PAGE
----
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There was a medical incident on the ISS which required NASA to treat an astronaut from Earth. And astronomers have discovered what might be some of the universe’s earliest stars.

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Humans have been traveling to space for almost sixty years now, so, you know, we've seen some stuff. But every once in a while, NASA still runs up against something totally new and even scary.

One such incident was published last week in the New England Journal of Medicine. The article describes the time scientists discovered a dangerous blood clot in an astronaut on board the International Space Station… and then treated it from space! To protect the astronaut's privacy, the paper doesn't mention who it was or even when this happened.

All we know is that it was two months into a six-month mission. Blood clots most often form in the legs of people who have been sitting for a long time, like on a plane. But this one was found in the astronaut's jugular vein, which connects the heart to the brain.

Which is...pretty important stuff. The biggest risk with a clot is that it breaks free, travels through the bloodstream, and ends up in the lungs. There it can block blood flow to the lungs, a condition called pulmonary embolism.

About a third of people with untreated pulmonary embolism die. Amazingly, this particular clot was discovered totally by accident. Astronauts on board the ISS were taking ultrasounds of their own necks as part of an unrelated study on how the body's fluids flow in microgravity.

Someone happened to look at the picture and make an extremely lucky diagnosis. Then, doctors were able to treat the astronaut from the ground. The normal treatment for a clot like this is blood thinners, and fortunately the ISS happened to have a small supply on board.

After consulting with an expert from the University of North Carolina,. NASA doctors rationed the medicine for around six weeks before more could go up on the next resupply mission. In the end, everything turned out fine, but NASA plans to study how clots might affect astronauts in the future.

And what if this had happened somewhere other than on the ISS? Like, say, during a years-long Mars mission? Events like this one highlight how difficult it will be to keep the crew safe and healthy on long space flights.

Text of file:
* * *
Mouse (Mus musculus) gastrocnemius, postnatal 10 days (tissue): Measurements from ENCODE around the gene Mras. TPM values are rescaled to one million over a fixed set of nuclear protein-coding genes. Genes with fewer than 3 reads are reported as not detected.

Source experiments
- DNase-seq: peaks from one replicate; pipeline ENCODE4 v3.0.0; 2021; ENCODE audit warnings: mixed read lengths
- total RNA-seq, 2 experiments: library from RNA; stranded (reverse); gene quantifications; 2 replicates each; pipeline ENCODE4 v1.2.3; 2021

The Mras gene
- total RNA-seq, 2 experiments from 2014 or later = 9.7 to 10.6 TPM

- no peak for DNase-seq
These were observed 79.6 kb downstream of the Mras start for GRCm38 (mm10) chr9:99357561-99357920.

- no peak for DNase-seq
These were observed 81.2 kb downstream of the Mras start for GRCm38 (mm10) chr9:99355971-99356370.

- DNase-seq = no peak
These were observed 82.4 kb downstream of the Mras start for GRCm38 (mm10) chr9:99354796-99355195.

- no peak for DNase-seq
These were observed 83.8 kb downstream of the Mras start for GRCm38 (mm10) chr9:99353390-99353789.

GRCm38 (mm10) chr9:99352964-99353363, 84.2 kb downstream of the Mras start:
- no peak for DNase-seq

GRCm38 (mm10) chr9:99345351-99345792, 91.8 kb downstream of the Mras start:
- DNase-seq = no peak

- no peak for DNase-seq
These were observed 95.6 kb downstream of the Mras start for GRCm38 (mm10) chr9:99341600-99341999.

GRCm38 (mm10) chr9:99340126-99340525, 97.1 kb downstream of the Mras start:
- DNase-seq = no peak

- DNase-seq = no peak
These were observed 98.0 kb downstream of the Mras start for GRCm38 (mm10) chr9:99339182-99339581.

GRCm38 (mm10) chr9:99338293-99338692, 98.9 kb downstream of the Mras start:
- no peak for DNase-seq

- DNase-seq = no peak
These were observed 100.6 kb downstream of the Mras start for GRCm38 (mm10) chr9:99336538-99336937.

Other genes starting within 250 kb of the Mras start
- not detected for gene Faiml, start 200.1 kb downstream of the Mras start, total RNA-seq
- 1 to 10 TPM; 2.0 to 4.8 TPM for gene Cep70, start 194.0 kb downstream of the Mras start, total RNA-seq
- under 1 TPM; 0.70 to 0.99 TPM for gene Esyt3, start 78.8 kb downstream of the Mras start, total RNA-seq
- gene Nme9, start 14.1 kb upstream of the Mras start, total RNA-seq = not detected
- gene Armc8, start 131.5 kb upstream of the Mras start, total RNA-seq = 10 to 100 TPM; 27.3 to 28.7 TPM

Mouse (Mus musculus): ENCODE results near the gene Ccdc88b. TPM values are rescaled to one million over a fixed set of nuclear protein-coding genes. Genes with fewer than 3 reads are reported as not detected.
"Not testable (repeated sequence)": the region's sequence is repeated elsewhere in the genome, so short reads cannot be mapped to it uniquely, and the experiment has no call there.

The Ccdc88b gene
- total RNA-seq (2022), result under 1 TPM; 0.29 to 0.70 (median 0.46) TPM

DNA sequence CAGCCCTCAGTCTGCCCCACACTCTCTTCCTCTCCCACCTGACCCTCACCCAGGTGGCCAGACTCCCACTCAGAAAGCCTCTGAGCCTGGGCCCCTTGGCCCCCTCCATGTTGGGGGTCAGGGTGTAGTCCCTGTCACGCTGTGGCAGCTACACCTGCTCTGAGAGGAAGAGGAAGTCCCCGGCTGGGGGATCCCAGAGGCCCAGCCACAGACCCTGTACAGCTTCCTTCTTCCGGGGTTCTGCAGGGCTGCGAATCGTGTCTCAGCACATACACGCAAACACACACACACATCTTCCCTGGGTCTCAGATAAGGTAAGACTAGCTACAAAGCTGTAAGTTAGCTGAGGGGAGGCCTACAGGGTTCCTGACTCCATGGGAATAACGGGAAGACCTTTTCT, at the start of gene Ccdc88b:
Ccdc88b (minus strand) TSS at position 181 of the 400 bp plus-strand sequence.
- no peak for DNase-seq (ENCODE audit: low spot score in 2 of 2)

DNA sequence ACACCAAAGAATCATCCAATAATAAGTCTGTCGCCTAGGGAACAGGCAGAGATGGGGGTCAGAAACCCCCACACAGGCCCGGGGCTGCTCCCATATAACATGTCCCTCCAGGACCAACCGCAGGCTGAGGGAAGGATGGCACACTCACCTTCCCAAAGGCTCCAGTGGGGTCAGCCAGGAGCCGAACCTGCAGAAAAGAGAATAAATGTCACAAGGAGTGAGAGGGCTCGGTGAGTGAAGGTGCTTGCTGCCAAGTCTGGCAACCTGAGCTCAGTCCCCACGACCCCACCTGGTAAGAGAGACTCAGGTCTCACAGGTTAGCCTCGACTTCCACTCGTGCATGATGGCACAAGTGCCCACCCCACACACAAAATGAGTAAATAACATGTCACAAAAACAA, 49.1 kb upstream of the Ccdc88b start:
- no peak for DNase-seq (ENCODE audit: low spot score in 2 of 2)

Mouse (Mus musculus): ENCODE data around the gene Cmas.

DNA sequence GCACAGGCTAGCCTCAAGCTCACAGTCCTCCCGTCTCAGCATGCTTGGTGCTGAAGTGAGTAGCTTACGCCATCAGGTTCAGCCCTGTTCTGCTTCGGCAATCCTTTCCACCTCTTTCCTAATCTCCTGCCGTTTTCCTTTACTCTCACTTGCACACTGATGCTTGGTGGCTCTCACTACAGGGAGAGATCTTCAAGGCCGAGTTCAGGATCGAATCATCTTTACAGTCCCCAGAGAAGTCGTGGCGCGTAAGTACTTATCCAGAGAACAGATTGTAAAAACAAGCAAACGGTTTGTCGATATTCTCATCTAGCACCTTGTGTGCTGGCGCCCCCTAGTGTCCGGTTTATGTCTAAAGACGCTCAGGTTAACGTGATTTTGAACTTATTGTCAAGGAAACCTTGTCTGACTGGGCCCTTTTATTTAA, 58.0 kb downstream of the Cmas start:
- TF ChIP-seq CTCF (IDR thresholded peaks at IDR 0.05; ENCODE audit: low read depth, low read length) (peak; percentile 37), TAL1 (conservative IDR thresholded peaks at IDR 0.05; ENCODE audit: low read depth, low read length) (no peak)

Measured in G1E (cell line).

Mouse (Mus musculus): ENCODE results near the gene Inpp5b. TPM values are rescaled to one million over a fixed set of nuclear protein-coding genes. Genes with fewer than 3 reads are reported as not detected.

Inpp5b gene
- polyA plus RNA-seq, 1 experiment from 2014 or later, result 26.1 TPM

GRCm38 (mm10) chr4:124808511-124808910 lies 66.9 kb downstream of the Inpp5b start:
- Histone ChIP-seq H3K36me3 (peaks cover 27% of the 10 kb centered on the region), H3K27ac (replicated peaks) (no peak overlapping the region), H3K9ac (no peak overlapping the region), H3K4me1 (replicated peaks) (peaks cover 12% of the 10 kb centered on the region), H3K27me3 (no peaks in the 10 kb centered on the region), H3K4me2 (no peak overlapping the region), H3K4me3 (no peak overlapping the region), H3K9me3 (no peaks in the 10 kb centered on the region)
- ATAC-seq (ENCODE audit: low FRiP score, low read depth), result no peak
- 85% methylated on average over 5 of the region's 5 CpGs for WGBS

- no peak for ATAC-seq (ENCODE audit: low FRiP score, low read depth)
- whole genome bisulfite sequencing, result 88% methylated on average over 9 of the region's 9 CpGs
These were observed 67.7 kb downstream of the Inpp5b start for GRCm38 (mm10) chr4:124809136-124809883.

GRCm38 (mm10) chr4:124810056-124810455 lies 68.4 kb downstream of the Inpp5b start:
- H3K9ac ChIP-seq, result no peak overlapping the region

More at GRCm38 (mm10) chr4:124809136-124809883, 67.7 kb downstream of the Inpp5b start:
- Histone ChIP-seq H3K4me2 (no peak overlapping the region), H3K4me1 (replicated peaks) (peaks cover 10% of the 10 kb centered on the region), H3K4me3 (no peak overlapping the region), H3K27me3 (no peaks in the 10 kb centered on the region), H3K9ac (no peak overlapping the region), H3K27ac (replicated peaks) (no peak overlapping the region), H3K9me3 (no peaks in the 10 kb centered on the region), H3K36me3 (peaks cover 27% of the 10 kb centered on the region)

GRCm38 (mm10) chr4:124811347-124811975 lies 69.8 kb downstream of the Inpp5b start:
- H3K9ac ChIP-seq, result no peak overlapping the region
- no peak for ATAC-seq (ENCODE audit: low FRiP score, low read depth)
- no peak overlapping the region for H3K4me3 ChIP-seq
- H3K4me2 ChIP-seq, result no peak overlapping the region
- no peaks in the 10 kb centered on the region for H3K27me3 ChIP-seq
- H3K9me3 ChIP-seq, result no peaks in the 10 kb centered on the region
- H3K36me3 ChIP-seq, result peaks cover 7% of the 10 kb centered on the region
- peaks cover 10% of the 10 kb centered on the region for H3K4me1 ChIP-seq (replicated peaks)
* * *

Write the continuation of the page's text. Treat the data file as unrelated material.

There's just no way to stock months and months of every possible medication, and with no quick resupplies from Earth, it'll be important to figure out what's likely to go wrong. For now, let's switch gears to something much, much farther from home. Last week, scientists writing in the journal Nature described what might be the discovery of some of the very first stars.

Astronomers have wondered for a long time about when and how the earliest stars formed. We know today that the universe is about 13.8 billion years old, and we also know that it looked pretty different when things first got started. For the first few hundred millions of years, the universe was in what astronomers call the cosmic dark ages.

At that point, there were basically only three kinds of stuff: dark matter, hydrogen atoms, and helium atoms. Over time, those ingredients clumped together to form the first stars and the earliest galaxies. Then, little by little, the universe started to look like the place we know and love today.

But one of the big goals in cosmology is to understand the time around when stars first came about. And the astronomers in the Nature study had a unique chance to do that. In a previous study, they'd used Europe's XMM Newton radio telescope, which is in orbit around Earth, to zoom in on one of the farthest-known galaxy clusters.

Because of the amount of time its light has taken to reach us, we're seeing the cluster as it looked around 10.4 billion years ago. At this distance, the galaxies don't look like much more than a bunch of blurry smudges, but that's okay, because what the team was really interested in was their color. Galaxies take on the color of all their individual stars, which go from relatively blue to redder as they age.

And using computer models, astronomers can estimate the age of a star based on its color. In this case, the team used NASA's Hubble Space Telescope to peer inside and study the cluster's individual galaxies. And they found that the stars in the cluster all seemed to be around three billion years old.

Once they added the stars' age to the 10.4 billion years they were looking back in time, the team estimated that these stars formed just 370 million years after the Big Bang. That would place them right at the tail-end of the cosmic dark ages, making them some of the first stars to ever exist in the universe. And that makes them prime targets for future observation.

Now, dating by color is a pretty imprecise technique, but even so, these first hints at the universe's oldest stars have already started to raise new questions. For one, the researchers cataloged at least 19 galaxies that seem to have almost exactly that same age. Astronomers wonder if they all responded to some sudden change in cosmic conditions, or if the formation of one galaxy could have triggered some kind of chain reaction across a huge region of space.

Either way, we're going to need more and better observations to sort it all out. And once NASA's upcoming James Webb Space Telescope launches, we'll be able to get a better look at these distant regions of the universe. In the meantime, though, we've got blood clots to study! [♩OUTRO].